The Cypress Swamp

The holes in the limestone mother rock favor the growth of the cypress, which forms two dense formations in the northern sector of the park. The centenarian trees, sprinkled by beard moss, sink their roots in the peat. Colorful orchids, epiphytes, flute-like trunks set the classic image of the Cypress Swamp. Here finds shelter the alligator or American cayman, which differs from the true crocodiles in its wider muzzle and in the relative weakness of its dorsal shields that have a tactile function. This skin, as well as the skin from the abdomen, is very appreciated in leather manufacturers and provoked in the past high mortality rates in this species. The park also encloses a decent population, estimated at 400 individuals, of the American crocodile, an endangered species which has in this park its largest world army.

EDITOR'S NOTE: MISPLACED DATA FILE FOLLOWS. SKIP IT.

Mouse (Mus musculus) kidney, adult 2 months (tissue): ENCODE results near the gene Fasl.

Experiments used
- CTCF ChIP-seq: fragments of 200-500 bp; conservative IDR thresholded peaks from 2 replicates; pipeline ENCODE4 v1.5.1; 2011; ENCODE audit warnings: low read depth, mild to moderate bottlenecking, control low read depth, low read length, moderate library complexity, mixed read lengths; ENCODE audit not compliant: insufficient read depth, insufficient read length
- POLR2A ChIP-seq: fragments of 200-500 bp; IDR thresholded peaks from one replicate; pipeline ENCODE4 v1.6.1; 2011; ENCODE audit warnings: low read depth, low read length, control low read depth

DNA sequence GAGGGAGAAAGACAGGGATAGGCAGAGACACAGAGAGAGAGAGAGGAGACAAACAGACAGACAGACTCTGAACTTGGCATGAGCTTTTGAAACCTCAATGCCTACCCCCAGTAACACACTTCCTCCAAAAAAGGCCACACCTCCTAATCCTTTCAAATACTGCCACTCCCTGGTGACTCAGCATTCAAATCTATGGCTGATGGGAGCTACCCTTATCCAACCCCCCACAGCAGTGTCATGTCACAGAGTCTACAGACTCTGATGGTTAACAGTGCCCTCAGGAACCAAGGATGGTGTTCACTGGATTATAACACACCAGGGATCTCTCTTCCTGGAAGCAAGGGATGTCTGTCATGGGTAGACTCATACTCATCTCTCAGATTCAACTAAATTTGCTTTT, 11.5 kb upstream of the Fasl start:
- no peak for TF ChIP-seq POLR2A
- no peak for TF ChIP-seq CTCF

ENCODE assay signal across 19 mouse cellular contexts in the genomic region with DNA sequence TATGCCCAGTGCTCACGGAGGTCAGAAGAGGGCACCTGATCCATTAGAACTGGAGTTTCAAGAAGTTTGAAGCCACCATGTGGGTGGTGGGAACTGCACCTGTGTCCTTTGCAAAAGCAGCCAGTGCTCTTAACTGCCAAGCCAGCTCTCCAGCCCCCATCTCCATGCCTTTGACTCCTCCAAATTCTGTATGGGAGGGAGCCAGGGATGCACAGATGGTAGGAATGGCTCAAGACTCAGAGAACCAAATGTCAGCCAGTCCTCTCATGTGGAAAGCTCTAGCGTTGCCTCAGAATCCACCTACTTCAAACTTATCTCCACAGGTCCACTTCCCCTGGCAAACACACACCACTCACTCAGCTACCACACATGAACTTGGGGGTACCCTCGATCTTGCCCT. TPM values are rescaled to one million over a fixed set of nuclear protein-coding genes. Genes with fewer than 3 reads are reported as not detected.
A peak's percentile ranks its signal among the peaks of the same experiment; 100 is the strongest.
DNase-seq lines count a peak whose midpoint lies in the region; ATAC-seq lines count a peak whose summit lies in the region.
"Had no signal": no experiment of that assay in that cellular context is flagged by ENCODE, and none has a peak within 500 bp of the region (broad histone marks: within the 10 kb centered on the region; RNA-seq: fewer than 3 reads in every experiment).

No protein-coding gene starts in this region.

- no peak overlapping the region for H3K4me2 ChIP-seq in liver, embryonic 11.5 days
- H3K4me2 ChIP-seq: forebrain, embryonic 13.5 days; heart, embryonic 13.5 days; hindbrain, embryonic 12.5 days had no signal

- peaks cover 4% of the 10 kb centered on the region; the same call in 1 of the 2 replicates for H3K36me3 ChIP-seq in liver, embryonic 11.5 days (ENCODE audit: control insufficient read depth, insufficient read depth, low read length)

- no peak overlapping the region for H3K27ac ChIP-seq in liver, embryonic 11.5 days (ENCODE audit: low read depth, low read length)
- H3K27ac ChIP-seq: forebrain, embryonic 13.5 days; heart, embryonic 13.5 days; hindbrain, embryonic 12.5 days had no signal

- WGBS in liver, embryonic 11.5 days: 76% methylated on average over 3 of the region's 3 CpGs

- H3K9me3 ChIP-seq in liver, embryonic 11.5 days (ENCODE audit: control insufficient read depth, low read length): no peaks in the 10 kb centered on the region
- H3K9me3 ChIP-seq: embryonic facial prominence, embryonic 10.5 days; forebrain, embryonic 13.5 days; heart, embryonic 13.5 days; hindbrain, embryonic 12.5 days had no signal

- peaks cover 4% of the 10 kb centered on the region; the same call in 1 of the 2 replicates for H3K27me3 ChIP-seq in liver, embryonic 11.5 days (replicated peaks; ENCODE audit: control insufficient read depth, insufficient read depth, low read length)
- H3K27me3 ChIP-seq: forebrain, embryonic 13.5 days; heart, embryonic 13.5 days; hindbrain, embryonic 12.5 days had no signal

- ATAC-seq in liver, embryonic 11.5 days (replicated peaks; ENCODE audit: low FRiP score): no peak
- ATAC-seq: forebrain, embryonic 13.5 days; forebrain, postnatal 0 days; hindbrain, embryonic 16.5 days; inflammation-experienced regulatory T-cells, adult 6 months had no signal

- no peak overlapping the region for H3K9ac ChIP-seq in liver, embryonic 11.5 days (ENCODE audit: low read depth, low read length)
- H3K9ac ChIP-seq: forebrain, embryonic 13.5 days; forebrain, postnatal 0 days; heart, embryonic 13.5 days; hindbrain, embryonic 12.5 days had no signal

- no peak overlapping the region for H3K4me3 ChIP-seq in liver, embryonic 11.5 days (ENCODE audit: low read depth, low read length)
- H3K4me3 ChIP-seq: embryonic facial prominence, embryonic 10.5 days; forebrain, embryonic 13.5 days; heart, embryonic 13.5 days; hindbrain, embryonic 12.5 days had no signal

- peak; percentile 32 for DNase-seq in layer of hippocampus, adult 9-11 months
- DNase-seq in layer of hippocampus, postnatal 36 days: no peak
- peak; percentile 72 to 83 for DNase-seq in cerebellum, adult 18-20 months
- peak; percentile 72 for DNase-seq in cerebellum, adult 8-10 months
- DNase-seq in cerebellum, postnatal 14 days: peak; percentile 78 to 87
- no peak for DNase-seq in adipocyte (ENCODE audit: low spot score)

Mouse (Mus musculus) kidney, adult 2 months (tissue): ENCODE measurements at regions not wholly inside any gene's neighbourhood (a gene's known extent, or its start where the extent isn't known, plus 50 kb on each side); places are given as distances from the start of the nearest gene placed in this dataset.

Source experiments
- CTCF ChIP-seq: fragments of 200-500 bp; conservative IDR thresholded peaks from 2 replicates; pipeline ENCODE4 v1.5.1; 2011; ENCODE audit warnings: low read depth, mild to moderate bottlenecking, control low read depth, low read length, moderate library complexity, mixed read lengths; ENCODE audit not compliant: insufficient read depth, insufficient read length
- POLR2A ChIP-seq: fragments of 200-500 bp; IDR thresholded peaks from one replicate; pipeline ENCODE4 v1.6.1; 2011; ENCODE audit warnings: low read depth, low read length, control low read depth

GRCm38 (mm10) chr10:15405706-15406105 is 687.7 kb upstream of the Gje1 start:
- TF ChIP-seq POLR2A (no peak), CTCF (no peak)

Everglades contains the last representation of the hedging pine, a formation that in the past ornamented the entire coast in Florida. Situated north from the cays, with an approximate width of 4 miles, comprise an effective separation between the wetlands and the Atlantic Ocean. The forest is composed of rough pines, wrinkled, which have managed to transform the limestone into a fine bad-drained silt that floods very easily. The dominant species is the Pinus elliotti, a slash pine with a characteristic look due to its several levels of rooting and dead leaves. A highly dense understory and different species of the Australian genus of the Casuarinas are the normal companions in the pine wood.